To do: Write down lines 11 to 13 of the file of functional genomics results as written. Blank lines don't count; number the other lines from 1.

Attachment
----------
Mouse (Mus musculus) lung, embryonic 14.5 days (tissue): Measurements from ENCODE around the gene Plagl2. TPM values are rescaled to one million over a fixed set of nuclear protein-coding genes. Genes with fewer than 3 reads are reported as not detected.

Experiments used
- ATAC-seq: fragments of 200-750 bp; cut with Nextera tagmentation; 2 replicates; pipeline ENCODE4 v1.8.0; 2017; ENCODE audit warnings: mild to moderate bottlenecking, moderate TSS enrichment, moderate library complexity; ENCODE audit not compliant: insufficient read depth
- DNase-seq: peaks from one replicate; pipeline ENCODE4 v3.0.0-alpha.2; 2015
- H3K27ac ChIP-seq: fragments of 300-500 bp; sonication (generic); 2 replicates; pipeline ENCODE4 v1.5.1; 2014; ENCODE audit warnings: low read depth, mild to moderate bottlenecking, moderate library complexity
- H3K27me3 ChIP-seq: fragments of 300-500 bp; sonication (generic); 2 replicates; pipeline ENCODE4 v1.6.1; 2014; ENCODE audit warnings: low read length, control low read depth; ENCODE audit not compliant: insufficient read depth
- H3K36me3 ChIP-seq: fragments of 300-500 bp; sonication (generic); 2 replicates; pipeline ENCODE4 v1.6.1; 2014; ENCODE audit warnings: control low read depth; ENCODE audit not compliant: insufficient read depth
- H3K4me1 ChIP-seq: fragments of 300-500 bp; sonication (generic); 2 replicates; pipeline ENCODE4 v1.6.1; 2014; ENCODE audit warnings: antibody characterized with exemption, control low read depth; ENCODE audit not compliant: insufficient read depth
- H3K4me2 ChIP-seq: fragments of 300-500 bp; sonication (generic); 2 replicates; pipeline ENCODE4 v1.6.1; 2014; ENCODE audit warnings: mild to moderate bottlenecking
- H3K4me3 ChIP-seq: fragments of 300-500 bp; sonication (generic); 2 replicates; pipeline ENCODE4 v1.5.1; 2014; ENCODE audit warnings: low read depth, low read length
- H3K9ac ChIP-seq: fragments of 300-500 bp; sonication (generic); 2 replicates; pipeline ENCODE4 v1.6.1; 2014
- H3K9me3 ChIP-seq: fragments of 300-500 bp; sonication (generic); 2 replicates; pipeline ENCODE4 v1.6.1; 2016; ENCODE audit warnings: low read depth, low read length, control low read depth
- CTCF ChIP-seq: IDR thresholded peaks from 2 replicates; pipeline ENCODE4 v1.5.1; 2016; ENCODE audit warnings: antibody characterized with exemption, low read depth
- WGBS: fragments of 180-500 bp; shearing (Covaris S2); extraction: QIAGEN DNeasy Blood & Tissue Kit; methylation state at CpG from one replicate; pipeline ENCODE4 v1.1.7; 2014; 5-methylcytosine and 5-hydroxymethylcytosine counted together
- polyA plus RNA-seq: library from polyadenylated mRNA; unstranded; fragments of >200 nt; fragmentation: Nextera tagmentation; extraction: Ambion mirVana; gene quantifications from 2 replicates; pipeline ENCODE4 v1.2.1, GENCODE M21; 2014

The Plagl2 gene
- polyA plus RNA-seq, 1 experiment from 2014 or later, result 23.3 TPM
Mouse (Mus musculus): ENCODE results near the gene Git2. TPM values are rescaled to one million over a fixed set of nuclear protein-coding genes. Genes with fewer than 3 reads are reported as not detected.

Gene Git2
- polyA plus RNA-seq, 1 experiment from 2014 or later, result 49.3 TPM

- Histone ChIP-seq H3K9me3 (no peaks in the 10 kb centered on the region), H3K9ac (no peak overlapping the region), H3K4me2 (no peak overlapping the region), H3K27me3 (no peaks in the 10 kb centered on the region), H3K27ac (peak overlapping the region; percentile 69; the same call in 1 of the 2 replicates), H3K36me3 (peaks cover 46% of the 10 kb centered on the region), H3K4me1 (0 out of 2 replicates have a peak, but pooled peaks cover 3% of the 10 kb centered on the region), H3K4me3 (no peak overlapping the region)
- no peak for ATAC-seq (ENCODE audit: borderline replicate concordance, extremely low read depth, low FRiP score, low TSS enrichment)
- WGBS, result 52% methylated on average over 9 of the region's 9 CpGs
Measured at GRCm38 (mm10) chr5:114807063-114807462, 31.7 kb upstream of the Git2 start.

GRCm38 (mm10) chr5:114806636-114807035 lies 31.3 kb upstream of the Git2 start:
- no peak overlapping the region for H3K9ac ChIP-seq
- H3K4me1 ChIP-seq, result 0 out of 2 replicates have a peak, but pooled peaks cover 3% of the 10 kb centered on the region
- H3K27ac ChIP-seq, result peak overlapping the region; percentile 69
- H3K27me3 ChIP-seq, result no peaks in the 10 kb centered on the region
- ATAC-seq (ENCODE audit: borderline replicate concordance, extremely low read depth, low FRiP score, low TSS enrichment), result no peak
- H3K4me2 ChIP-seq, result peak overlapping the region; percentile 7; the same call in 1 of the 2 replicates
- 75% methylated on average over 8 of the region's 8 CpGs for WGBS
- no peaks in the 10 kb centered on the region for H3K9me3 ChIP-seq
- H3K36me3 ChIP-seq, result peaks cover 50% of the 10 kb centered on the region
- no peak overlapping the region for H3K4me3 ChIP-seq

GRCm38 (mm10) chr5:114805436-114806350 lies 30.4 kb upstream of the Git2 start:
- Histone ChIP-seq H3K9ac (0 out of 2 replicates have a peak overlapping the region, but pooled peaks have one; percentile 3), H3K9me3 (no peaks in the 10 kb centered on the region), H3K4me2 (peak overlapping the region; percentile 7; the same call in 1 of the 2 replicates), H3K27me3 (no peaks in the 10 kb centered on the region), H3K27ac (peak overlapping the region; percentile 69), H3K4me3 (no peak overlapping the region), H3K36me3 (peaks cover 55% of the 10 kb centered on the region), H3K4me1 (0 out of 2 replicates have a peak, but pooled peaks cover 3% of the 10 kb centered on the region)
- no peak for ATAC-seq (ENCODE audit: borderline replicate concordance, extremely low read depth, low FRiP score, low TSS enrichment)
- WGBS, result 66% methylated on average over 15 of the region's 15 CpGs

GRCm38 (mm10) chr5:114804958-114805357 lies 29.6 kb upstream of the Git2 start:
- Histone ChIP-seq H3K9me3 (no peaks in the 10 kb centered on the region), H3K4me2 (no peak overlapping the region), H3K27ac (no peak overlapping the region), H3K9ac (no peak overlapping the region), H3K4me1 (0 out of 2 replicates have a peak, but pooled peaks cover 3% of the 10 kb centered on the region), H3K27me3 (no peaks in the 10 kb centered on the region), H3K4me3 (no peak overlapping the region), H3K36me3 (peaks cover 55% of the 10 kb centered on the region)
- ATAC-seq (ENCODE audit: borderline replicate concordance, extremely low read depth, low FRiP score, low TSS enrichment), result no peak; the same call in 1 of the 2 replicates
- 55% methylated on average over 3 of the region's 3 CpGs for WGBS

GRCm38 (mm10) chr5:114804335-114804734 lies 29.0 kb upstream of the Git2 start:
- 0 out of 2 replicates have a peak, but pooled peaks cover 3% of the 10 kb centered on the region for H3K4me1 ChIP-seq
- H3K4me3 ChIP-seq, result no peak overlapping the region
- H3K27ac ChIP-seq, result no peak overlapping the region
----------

- H3K9ac ChIP-seq: fragments of 300-500 bp; sonication (generic); 2 replicates; pipeline ENCODE4 v1.6.1; 2014
- H3K9me3 ChIP-seq: fragments of 300-500 bp; sonication (generic); 2 replicates; pipeline ENCODE4 v1.6.1; 2016; ENCODE audit warnings: low read depth, low read length, control low read depth
- CTCF ChIP-seq: IDR thresholded peaks from 2 replicates; pipeline ENCODE4 v1.5.1; 2016; ENCODE audit warnings: antibody characterized with exemption, low read depth